David North speaks at Sydney’s Gleebooks

By Laura Tiernan
4 February 2005

World Socialist Web Site International Editorial Board Chairman David North addressed a highly successful event sponsored by leading Sydney bookstore Gleebooks on Wednesday night, to mark the publication of his new book The Crisis of American Democracy.

Around 130 people, including academics, university students, publishing industry professionals and supporters of the Socialist Equality Party, listened with interest to a half hour address by North examining the 2000 and 2004 US presidential elections.

North said his latest book presented a theory of American politics and society which viewed the election results as “symptomatic of a profound crisis of American democracy.”

The theft of the 2000 election was a fundamental violation of democratic principles. North reminded his audience that in the great plays by William Shakespeare acts of usurpation could not simply be washed away. “Such events always have far-reaching and profound consequences.”

Indeed, Bush’s installation as president by the US Supreme Court, overriding the democratic will of the American people, was followed by the launching of illegal wars against Afghanistan and Iraq, and the stripping of basic rights such as habeas corpus under the Patriot Act.

“The outcome of the 2004 election came as a terrible shock for many people who could not believe that a government so deeply mired in corruption and illegality could be re-elected to office.”

North said many Americans had clung to the hope that Bush’s undemocratic installation in 2000 was simply an aberration. But 2004 revealed the inability of the democratic system to correct itself or to purge those gangster elements that had violated both the American constitution and international law.

He rejected the argument that Bush’s re-election was the outcome of the democratic will of the people. ”[D]emocracy is not just a formal matter of going to the poll and voting. What information do the people have? Even today, despite the existence of a broad opposition to the war, a majority still believes that Saddam Hussein was somehow involved in September 11, and that he had close links to Al Qaeda.”

North recalled how the American people had been subjected to a campaign of unrestrained propaganda. He reviewed Bush’s 2002 State of the Union address, with its claims of an Iraqi state harbouring nuclear weapons, anthrax and terrorists poised to launch war on the United States. “These words were amplified and broadcast by the media again and again and again...”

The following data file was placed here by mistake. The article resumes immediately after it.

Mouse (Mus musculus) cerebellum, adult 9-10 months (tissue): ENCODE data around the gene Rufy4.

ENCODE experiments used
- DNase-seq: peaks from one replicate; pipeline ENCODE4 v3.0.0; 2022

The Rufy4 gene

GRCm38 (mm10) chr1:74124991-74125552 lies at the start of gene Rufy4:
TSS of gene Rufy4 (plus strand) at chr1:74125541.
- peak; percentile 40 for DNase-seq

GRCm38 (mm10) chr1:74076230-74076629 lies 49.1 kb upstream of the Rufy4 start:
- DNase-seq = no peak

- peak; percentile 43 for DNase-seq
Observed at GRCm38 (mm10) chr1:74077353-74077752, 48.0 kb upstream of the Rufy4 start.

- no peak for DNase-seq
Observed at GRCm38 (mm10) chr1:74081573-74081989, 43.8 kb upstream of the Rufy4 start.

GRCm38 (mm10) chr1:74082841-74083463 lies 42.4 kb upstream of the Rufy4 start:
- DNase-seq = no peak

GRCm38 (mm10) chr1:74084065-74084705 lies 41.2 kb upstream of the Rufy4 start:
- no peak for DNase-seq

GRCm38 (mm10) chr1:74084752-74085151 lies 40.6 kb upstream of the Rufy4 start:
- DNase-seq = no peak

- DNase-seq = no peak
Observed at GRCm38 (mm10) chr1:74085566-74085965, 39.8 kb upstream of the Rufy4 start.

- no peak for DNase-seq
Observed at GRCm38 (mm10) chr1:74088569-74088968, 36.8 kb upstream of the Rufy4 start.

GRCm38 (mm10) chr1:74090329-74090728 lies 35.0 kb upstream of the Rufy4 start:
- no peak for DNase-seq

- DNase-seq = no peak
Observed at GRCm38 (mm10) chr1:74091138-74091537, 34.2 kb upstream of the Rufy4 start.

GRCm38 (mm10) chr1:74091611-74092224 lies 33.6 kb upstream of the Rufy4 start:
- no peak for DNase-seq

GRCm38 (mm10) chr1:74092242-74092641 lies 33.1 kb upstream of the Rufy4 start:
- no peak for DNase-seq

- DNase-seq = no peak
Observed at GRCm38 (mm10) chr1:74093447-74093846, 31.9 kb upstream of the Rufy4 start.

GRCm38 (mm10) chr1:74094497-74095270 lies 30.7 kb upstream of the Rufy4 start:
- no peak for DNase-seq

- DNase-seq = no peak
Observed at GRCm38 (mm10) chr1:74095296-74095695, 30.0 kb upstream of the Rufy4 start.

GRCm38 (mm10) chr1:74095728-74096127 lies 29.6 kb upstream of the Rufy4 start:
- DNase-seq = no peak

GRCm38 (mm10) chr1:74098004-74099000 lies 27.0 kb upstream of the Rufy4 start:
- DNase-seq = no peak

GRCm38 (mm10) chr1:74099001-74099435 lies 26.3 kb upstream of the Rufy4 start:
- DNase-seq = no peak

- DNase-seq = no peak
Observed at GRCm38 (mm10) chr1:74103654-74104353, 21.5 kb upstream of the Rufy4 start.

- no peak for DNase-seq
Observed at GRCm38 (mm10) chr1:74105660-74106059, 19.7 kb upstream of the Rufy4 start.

“You have to keep in mind the utter corruption of the media, and the extreme difficulty which the average American faces gaining access to objective information. News in America is propaganda, in the most grotesque sense of the word.”

The tremendous corruption of American democracy and American political institutions was the outcome of two essential processes. The first was the loss by the United States of its global economic hegemony, the second was the growth of social inequality. “If history tells us anything, it is that high levels of social-inequality are incompatible with democracy.”

Staggering levels of wealth were now concentrated in a very small section of the population. Today’s top 1,000 CEOs pocketed a combined yearly income of $25-$30 billion dollars. “To believe that the power attending such wealth can be concentrated in so few hands, without it having a profound impact on the substance of democracy, is to engage in self-delusion.”

In conclusion, North noted the growth in the United States of an openly anti-democratic ideology. A recent book by American intellectual Michael Ignatieff entitled The Lesser Evil, propounding an authoritarian definition of democratic rights, was an expression of this trend. The atrocities at Abu Ghraib, North emphasised, took place in a definite political climate, one fostered by the government, the media, and sections of the academic community.

North said his book aimed to explain the essential processes giving rise to the crisis of American democracy “and to give some sense as well of the powerful social opposition that will emerge to these tendencies.”

Audience members asked a series of questions, centering on the struggle for socialism in the United States. These included the role of the Democratic Party, the political positions of Ralph Nader, the structure of the American electoral system, and the SEP’s attitude to the concept of democracy.

In reply, North spoke about the role of the Democratic Party as the chief political prop for American capitalism. In the elections of 2000 and 2004 the Democrats mounted no opposition whatsoever to the illegal actions of the Bush administration. Historically, the socialist movement had fought to organise the working class independently of the Democratic Party. He outlined the history of the American working class, providing a brief account of the explosive class battles from the Civil War of the 1860s to the militant struggles for the eight-hour day, the formation of the mass industrial unions of the 1930s to the civil rights movement and labor struggles of the 1970s and 80s.

The audience listened with great interest to North’s remarks, remaining after question time to meet with the author and to have their copies of The Crisis of American Democracy signed by him.